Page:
An interesting gameplay mechanic is the use of a shadowy silhouette that appears when Sam is spotted by an enemy. When that silhouette appears, the player can use it to his advantage to go to a more appropriate hiding spot. The silhouette represents the player's last location as perceived by enemies, which adds a strategic layer to this game. It is very satisfying to escape the enemy's sight only to perform a takedown, which accumulates into points. These points can be used to mark enemies and perform execution shots that can take out multiple enemies. The amount of points that are available depends on the gun that you use. Pistols have the most points, while larger weapons like assault rifles, have a lower amount. Even if you do not have execution points, you can still mark enemies to keep track of their location. In that case, you can perform an execution shot when you do have the points to do so.
The A.I. in the game is quite good, but enemies can be a little brain dead. When you are caught, it may prove difficult to elude enemies until you find a ledge outside the window or a pipe to climb on. In addition, enemies will aggregate on you, and without the right firepower, the player may find it difficult to survive. It is best to go with a stealthy approach as you will accumulate points for execution kills, and it will keep the enemies guessing.
The multiplayer co-op campaign is the prologue to the main story where each player takes on the role of a splinter cell agent. The mechanics of the co-op campaign is similar to main game, but there are objectives that require both players to complete. It is well done and quite exhilarating because each player can share execution points to take out enemies cinematically and simultaneously.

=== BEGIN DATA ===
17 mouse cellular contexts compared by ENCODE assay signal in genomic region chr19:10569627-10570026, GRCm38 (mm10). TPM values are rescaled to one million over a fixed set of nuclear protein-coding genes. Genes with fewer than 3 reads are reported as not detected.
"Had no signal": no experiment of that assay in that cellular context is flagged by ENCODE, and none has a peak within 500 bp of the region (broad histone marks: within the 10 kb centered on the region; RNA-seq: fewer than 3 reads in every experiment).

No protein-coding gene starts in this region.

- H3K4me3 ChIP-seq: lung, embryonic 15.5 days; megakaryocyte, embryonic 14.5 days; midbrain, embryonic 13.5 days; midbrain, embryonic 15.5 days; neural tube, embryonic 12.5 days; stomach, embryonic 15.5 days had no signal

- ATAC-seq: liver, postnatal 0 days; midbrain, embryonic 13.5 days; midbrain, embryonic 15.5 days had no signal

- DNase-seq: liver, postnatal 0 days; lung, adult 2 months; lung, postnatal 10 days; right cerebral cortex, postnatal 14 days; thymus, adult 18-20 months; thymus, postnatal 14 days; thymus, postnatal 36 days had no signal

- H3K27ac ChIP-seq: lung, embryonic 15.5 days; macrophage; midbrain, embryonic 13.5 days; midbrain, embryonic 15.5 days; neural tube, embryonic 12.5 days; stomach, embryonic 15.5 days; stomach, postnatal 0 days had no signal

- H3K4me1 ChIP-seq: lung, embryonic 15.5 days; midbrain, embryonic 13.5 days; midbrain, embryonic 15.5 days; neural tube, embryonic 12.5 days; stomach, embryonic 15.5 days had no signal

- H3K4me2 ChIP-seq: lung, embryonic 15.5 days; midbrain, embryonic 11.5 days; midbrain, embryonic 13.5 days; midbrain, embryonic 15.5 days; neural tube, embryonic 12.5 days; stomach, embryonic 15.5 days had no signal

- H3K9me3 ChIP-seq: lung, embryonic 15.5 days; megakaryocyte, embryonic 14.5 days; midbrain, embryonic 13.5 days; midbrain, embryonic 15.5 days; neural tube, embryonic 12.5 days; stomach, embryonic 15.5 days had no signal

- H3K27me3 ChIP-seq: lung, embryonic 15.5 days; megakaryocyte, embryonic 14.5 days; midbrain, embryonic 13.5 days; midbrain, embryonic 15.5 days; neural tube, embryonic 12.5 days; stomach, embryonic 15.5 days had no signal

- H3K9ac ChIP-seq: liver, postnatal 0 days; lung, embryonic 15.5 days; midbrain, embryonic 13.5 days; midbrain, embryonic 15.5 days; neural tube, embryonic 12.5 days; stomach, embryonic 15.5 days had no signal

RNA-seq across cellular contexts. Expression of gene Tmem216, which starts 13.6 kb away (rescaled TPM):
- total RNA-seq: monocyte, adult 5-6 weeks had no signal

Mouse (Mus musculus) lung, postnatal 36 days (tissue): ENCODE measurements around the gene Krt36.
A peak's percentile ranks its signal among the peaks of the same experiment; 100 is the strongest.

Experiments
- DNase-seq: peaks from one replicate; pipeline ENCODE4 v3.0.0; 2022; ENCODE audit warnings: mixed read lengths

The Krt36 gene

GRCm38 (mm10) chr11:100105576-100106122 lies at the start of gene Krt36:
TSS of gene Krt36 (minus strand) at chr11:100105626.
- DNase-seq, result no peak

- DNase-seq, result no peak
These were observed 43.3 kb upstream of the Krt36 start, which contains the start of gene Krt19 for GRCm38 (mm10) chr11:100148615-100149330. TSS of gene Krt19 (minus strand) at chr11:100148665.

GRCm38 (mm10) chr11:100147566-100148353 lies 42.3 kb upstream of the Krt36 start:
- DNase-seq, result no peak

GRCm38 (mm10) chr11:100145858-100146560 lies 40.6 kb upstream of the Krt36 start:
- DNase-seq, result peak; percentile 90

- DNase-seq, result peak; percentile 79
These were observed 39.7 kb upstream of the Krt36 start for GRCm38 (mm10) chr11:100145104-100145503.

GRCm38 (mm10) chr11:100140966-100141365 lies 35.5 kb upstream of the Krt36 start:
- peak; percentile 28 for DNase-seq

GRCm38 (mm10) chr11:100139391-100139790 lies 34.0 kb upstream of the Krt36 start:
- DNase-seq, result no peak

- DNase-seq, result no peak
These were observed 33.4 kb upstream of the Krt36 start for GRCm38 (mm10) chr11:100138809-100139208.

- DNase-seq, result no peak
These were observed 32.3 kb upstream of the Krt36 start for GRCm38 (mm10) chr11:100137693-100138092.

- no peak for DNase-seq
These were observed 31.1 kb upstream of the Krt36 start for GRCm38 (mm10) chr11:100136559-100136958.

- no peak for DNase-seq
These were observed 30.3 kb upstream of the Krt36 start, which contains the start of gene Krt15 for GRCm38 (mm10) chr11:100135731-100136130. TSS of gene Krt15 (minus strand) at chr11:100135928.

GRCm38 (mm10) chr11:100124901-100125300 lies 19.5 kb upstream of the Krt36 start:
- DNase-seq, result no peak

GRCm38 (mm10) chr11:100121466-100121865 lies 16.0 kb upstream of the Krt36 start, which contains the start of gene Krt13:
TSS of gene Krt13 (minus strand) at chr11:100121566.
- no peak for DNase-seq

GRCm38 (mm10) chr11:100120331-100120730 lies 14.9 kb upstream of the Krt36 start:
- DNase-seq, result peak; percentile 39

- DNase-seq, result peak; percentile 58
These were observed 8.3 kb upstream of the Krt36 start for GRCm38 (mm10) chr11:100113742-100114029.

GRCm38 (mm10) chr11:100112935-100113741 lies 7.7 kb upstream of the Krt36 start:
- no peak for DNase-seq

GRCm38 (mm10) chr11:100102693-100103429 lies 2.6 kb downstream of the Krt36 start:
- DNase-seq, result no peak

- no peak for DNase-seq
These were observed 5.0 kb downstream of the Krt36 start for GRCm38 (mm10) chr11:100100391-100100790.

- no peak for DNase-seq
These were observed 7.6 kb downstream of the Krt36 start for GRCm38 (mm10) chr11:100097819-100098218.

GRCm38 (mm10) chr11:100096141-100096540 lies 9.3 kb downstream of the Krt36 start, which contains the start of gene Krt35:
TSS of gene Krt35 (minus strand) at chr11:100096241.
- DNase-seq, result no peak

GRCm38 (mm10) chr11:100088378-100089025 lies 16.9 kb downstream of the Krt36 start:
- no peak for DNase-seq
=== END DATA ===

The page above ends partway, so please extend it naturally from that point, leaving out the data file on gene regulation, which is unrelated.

Other multiplayer modes are also hunter, last stand, face off, and infiltration. Hunter is primarily eliminating a set amount of enemies with a friend. Last stand is a mode where you and your partner defend against waves of enemies to protect an EMP machine. Face off is the competitive aspect of the game where you go head to head with a human opponent trying to eliminate each other. Infiltration is completing the objectives, but you cannot be detected or the game is over.
I have enjoyed each multiplayer mode, and they are worth playing with a friend. It is best to have someone you can communicate with and trust as you and your partner will constantly watch each other's back.
Splinter Cell: Conviction is a great game that blends action and stealth. The single player campaign is very satisfying, and the multiplayer modes are great fun. If you are a Splinter Cell enthusiast, the game may not appeal to your stealthy sensibilities as the action is ramped up, but I think that you will still enjoy the game. For those who are not as familiar with Splinter Cell, the game does a great job of summarizing the story and is arguably the most accessible of the series. There are stealth elements for those who love to hide in the shadows, and there are action elements for those looking for a more visceral experience. Either way, Splinter Cell: Conviction is a solid game that is worth playing.
Reviewer's Score: 8/10 | Originally Posted: 09/22/11
Game Release: Tom Clancy's Splinter Cell: Conviction (US, 04/13/10)